Ken Livingstone: You Ask The Questions
Former Mayor of London answers your questions, such ask 'What was your biggest mistake as Mayor?' and 'How much do you drink?'
Monday 22 September 2008
Why has Gordon Brown been such a disaster as Prime Minister? PAUL COOPER, Norwich
The bungled decision on last autumn's non-election didn't help and Gordon was never going to be the sort of person who wants to sit on some TV sofa discussing his favourite recipe. But the real problem here is the turn to the right in much of the media who have been seduced by smiley Dave Cameron. The way Brown has responded to the HBOS collapse and his statement about the need to change the way markets work opens the chance for Labour to win the next election if we get it right.
Should Brown stand down? How long do you expect him to survive? MAGGIE WILKINS, Bristol
I expect Brown to lead us into the general election in May 2010. If Brown stood down it would expose the complete division in the party about who should succeed him. All Brown's critics in the Labour Party talk about is a change of personality. They don't recognise the problem stems from the initial error of New Labour to turn its back on a progressive tax system and they were all implicated in that decision and have supported it.
What does Labour need to do to reverse its fortunes? SEAN O'CONNELL, Liverpool
Ronald Reagan and Margaret Thatcher dismantled the financial regulatory system that had given us a generation of stability, and the chickens are now coming home to roost. No one is better placed on the international scene than Brown to create a modern version of that regulatory system. Even George W Bush is angry at the use of international tax havens by American corporations to avoid paying tax. Now is the time for Britain and Europe to put in place new checks that can squeeze them out of existence. Coupled with a return to a progressive tax policy this could be the package that delivers Labour a fourth term.
Do you think the Labour rebels are doing the right thing? NIGEL BERNARD, London N1
Given the above, no.
Do you blame the Government for your defeat in the London mayoral election? CHARLIE DONALDSON, St Albans
Labour having its worse poll ratings for 40 years didn't help but if I could have pushed my personal vote up from 250,000 to 400,000 I could have hung on. What surprised me most is my personal vote actually increased over the four years after the 2004 election.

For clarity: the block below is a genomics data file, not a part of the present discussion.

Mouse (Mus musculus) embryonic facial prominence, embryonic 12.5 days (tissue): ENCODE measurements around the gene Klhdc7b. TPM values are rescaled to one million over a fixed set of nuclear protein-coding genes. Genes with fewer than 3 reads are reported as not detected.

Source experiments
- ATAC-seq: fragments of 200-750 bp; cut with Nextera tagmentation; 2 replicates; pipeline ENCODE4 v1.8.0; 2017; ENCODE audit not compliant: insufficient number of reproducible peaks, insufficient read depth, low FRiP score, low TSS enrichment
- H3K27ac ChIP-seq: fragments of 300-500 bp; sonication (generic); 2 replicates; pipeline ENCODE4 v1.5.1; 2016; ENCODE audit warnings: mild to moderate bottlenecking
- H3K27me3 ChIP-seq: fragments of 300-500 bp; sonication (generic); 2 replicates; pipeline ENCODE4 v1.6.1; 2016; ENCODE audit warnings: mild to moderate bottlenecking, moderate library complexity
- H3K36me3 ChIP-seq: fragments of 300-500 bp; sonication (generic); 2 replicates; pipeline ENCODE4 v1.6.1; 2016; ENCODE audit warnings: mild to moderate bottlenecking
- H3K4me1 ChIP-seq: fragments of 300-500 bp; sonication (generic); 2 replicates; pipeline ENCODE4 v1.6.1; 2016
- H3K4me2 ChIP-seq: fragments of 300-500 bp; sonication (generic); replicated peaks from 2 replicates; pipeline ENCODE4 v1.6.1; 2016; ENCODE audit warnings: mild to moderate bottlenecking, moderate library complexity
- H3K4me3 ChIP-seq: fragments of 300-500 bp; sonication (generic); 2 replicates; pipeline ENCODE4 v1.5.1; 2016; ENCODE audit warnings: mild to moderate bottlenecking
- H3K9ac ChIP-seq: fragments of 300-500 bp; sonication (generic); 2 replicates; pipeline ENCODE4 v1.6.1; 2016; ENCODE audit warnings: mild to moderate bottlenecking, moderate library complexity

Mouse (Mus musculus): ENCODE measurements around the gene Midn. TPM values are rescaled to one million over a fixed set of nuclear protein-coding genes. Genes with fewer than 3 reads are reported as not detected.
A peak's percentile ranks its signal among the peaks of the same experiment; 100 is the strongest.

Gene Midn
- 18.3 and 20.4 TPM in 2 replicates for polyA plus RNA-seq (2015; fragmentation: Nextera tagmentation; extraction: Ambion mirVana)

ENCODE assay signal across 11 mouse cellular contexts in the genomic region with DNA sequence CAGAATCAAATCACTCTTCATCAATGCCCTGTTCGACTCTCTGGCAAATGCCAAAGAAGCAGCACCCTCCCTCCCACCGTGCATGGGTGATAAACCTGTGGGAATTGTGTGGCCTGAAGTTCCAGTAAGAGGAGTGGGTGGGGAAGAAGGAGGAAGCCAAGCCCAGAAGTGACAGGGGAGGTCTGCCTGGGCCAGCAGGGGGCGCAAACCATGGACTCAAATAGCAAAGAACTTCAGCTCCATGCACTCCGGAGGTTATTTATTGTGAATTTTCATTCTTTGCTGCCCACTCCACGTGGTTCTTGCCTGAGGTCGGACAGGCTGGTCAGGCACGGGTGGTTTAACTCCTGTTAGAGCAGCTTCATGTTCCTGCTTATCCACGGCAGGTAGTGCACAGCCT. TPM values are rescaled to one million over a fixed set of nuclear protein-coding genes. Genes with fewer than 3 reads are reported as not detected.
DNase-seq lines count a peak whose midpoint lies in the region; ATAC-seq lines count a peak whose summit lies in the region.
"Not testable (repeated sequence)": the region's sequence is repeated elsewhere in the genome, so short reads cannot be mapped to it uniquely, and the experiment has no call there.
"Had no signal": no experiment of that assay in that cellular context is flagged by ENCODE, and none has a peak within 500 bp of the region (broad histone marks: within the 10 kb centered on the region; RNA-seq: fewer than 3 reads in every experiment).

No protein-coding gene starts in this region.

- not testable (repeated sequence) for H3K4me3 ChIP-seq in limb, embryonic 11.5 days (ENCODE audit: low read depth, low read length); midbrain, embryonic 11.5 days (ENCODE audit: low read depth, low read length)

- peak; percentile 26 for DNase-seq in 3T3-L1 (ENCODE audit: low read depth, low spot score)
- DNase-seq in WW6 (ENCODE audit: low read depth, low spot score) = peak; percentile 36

Are you resigned to a Conservative government at the next election? JO PHILLIPS, London SE8
If Labour follows the policies outlined above it can win a fourth term. The Tories haven't changed. They have just got a prettier face.
Who would you like to succeed Gordon Brown as Prime Minister?DAVE SHREEVE, Brentford
Ed Balls or Jon Cruddas.
Years ago you wrote a column for The Independent saying Brown should resign as Chancellor. Did you ever like him? ED MARTIN, Croydon
Given what has happened over the last year my critique of New Labour's economic policy 10 years ago was correct. During the time we worked together as Mayor and Prime Minister I came to have a high regard for his ability.
Is there anything the Mayor should be doing to reverse the City's financial crisis? Or is he basically powerless on something like this? MARK HARRIS, London N19
Boris Johnson should be actively building links to the emerging economies so that we are not so dependent on the USA. Sadly he is still considering closing our offices in India and China.
You've become more reconciled to capitalism as your career has gone on. Do the events of the last week fire up your left-wing feelings again? KEITH PORTER, Hounslow
As a system for the exchange of goods and services you can't improve on the market, but it needs regulation.
Did you underestimate Boris Johnson? How has he done so far? JAKE LEE, Reading
No, I recognised that he was the biggest threat I faced from the moment he announced. It's too soon to tell how he's doing.
What was your biggest mistake as Mayor? MARY JANKOVIC, London W6
All the big decisions we got right. Sadly I didn't have the power to close the Evening Standard.
Are you still in touch with Lee Jasper? PHILIP ARCHER, London SW20
I spoke to him this week. Boris's inquiry and the ongoing policy inquiry have still found nothing to link Lee to any wrongdoing.
You've said you plan to run for Mayor again. Hasn't London already told you that they want someone else? Isn't it time to move on? MARCUS TREVOR, London E8
What would you like me to move on to?
How many units of alcohol do you consume in a week? CATHY EDWARDS, Brighton
Three to four bottles of red wine.
How are you keeping busy? TINA GOUGH, Cambridge
Answering questions likes this, writing my autobiography, after-dinner speaking, environmental campaigning, gardening, a bit more swimming and the odd visit to Venezuela.
You're on the radio now. Would it be fair to say that's because you're fond of the sound of your own voice? BRIAN CHESTERTON, Maidstone
I've always hated the sound of my own voice. If only I sounded like James Mason rather than Kenneth Williams!
Last time The Independent interviewed you, you were asked for a joke and said Boris Johnson, and that it wasn't funny. Now you're not running for anything, have you got a more amusing answer? PETE ANSON, London SW6
Who says I'm not running for anything?
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